The Reasons Behind Soaring Asthma Rates: The Answer is So Obvious That No One Can See It: Lack of Sunlight Causing Vitamin D Deficiency

The Reasons Behind Soaring Asthma Rates: The Answer is So Obvious That No One Can See It: Lack of Sunlight Causing Vitamin D Deficiency

By: Marc Sorenson, Sunlight Institute–

 

According to the Centers for Disease Control in May 2011, “about one in 12 people in the United States now has asthma—a total of 24.6 million people and an increase of 4.3 million since 2001.”[1] This is another of those diseases like diabetes that is increasing out of control and shows no sign of abating.

The Scientific American, on April 14, 2011, published an article entitled Why are Asthma Rates soaring?[2] In that article, they lamented the fact that for the last three decades asthma rates have been surging, and that differing theories have arisen as to the reason for the increase, only to be disproven and discarded. Among those theories was the hypothesis that the world has become so “clean” or sterile, that youngsters are not subjected to infectious organisms and thereby do not develop strong immune systems capable of fighting off pollens, dust, etc. To me, that seemed like a rather lame hypothesis, and the article indicates that the idea is no longer in vogue. Another theory was that those who had allergic reactions to various environmental pollutants had weaknesses that predisposed them to asthma. Both of these ideas have failed the test of truth; neither allergy nor early-life “cleanliness” leads to an increase in asthma. The latest theory to surface is that the pandemic of obesity is to blame, because it causes inflammation throughout the body. However, there are many obese people who are not asthmatics.

Newer research has the answer. In Qatar, researchers measured serum vitamin D levels in asthmatic children and compared those levels to levels of healthy non-asthmatic controls.[3] Deficiency was defined as having levels below 20 ng/ml. Many other possible factors were also measured, such as nutritional practices, and various serum measurements such as calcium, phosphorus, alkaline phosphatase, magnesium, creatinine and Parathyroid hormone.

The results were these: asthmatic children had less exposure to sunlight (67%) and less physical activity (71.3%). Vitamin D deficiency was by far the strongest predictor of asthma; those who had the lowest vitamin D levels were nearly five-times more likely to have asthma.

The Scientific American’s editors must not to know that many scientists other than the aforementioned have suggested that vitamin D deficiency, caused by lack sunlight, leads to asthma. Much of the research was done before they published their article.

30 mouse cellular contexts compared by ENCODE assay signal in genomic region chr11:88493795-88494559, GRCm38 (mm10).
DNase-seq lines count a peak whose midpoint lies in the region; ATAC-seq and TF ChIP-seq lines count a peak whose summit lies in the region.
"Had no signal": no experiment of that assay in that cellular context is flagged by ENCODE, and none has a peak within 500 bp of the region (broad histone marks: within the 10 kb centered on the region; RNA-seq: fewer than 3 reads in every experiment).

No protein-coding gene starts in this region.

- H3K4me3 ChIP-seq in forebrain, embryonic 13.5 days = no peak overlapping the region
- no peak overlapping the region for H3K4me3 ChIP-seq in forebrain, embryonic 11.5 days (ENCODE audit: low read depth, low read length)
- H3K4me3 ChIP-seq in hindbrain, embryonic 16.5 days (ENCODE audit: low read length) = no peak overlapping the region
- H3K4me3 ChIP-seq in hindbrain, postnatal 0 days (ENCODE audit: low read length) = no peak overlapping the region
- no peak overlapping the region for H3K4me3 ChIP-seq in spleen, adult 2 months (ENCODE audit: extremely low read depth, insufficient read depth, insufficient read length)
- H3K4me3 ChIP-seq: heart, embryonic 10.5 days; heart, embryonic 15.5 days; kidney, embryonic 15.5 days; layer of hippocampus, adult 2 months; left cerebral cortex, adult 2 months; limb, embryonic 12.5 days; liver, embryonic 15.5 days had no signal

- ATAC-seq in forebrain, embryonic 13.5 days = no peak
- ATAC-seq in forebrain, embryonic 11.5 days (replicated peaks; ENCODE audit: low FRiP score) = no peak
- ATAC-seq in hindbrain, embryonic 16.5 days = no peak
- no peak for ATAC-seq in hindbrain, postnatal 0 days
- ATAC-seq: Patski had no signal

Researchers in Boston have hypothesized that the decrease in sunlight exposure and resultant vitamin D deficiency is responsible for the asthma epidemic.[4] Others show the same facts: the increase in asthma has paralleled the decline in sunlight exposure, and asthma risk is 40% lower in children of women who have the highest vitamin D consumption during pregnancy.[5]

A scientific experiment from Australia also demonstrated that when asthmatic mice were exposed to ultraviolet light, before being exposed to an asthma-causing allergen, asthma symptoms were reduced.[6] Finally, another study from Spain showed that children exposed to the most sunlight have much lower risks of asthma.[7] To me, it is amazing that the article in Scientific American never even mentioned the possibility of asthma being caused by deficiency of vitamin D brought on by lack of sunlight. Now that this latest research is in, It is my hope that they will correct the mistake and use their considerable prestige to promulgate the vitamin D/sunlight/asthma connection. It is time to return to the sun.

 


 

[1] Vital Signs: Asthma Prevalence, Disease characteristics, and self-Management education—United States, 2001-2009. MMWR 2011;60(17):547-552

[2] http://www.scientificamerican.com/article.cfm?id=why-are-asthma-rates-so…

[3] Bener A, Ehlayel MS, Tulic MK, Hamid Q. Vitamin D deficiency as a strong predictor of asthma in children. Int Arch Allergy Immunol 2012;157(2):168-75.

[4] Devereux, G. et al. Maternal vitamin D intake and early childhood wheezing. Am J Clin Nutr 2007;85:853-59

[5] Camargo, C. et al. Maternal intake of vitamin D during pregnancy and risk of recurrent wheeze in children at 3 y. Am J Clin Nutr 2007;85:788-95.

[6] Hart, P. et al. Sunlight may protect against asthma. Perth (Australia) Telethon institute for child health research. Quoted in Australian AP Oct 24, 2006.

[7] Arnedo-Pena, A et al. Sunny hours and variations in the prevalence of asthma in schoolchildren according to the International Study of Asthma and Allergies (ISAAC) Phase III in Spain. Int J Biometeorol 2011;55:423-434.

 

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